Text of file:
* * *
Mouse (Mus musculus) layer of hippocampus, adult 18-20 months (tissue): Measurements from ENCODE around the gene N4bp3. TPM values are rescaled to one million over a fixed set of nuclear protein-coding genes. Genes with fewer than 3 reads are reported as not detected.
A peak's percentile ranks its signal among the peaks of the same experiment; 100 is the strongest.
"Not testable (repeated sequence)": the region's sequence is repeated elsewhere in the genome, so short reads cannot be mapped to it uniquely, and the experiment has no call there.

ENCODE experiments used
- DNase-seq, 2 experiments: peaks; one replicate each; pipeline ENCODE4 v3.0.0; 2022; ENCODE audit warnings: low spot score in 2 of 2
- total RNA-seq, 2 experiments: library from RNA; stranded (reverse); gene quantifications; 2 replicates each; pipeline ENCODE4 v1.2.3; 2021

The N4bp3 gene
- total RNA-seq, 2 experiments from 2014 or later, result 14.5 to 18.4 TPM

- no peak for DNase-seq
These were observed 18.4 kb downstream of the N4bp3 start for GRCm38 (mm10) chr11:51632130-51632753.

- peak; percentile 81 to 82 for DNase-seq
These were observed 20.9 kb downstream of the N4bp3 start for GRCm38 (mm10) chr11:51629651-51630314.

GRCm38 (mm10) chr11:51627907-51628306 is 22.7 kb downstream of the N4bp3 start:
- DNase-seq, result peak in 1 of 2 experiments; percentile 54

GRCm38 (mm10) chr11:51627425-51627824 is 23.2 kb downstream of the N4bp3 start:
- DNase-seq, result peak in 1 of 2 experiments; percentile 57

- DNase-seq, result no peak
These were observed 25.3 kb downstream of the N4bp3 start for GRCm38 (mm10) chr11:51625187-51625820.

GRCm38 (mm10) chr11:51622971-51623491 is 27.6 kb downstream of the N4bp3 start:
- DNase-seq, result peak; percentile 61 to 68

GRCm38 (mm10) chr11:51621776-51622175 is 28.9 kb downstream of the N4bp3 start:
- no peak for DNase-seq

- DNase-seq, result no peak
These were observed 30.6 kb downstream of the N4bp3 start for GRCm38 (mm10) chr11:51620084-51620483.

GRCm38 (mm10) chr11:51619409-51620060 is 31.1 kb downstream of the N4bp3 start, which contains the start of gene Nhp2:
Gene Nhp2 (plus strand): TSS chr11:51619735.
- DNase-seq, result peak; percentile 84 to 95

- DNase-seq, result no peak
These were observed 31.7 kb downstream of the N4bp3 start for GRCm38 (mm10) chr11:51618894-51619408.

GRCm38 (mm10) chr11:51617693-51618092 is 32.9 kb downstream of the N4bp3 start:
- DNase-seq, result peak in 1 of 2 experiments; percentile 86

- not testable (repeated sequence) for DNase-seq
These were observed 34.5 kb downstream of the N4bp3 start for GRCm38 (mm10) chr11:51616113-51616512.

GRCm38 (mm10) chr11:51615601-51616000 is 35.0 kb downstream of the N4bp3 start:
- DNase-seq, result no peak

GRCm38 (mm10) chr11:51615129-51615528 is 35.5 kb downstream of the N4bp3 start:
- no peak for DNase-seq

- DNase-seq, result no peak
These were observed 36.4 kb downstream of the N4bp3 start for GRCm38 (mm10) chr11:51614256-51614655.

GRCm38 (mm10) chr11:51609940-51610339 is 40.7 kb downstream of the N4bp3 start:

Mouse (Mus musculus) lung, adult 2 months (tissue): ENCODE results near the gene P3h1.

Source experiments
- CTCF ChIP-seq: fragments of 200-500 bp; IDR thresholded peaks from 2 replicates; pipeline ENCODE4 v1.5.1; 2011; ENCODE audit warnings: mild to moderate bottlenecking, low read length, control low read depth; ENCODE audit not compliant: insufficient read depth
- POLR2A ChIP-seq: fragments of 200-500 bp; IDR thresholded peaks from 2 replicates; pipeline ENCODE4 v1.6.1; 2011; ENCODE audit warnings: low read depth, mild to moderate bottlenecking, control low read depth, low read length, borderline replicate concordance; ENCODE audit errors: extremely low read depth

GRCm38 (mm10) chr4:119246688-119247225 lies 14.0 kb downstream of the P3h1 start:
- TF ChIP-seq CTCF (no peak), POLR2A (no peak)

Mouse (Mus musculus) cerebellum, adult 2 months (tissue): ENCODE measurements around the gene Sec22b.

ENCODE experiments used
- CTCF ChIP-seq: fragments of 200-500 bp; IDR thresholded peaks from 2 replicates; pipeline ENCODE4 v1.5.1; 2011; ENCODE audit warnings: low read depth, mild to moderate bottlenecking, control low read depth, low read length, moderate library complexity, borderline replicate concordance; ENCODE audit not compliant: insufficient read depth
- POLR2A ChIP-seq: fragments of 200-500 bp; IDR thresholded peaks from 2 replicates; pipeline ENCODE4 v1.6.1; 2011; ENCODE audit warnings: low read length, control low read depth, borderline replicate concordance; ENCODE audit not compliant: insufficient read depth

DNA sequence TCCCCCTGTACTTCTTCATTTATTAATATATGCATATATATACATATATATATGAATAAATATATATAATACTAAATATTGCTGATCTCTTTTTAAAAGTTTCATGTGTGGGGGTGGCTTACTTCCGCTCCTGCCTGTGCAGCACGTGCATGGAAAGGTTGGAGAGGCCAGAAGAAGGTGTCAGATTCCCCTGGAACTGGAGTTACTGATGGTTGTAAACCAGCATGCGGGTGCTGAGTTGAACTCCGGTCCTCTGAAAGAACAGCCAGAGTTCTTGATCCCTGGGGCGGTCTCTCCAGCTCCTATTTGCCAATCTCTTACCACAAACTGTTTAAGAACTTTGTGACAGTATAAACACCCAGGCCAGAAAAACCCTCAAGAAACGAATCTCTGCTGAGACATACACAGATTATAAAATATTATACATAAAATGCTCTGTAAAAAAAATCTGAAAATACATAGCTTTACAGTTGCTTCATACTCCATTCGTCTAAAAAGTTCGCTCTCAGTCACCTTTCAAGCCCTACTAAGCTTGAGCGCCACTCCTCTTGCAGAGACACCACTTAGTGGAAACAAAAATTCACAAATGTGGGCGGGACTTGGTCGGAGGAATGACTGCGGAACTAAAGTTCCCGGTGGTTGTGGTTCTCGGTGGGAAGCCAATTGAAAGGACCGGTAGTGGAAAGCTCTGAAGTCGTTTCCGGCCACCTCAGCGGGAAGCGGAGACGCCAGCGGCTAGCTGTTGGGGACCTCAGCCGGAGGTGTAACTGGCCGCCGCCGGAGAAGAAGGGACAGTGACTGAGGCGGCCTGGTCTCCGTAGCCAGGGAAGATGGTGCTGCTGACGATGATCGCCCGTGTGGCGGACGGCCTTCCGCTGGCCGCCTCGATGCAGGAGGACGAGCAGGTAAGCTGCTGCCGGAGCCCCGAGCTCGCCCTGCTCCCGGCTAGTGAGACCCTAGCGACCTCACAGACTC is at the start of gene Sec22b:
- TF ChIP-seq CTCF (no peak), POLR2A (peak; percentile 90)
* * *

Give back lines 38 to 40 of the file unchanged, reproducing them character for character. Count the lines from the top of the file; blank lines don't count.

- DNase-seq, result no peak
These were observed 36.4 kb downstream of the N4bp3 start for GRCm38 (mm10) chr11:51614256-51614655.

GRCm38 (mm10) chr11:51609940-51610339 is 40.7 kb downstream of the N4bp3 start: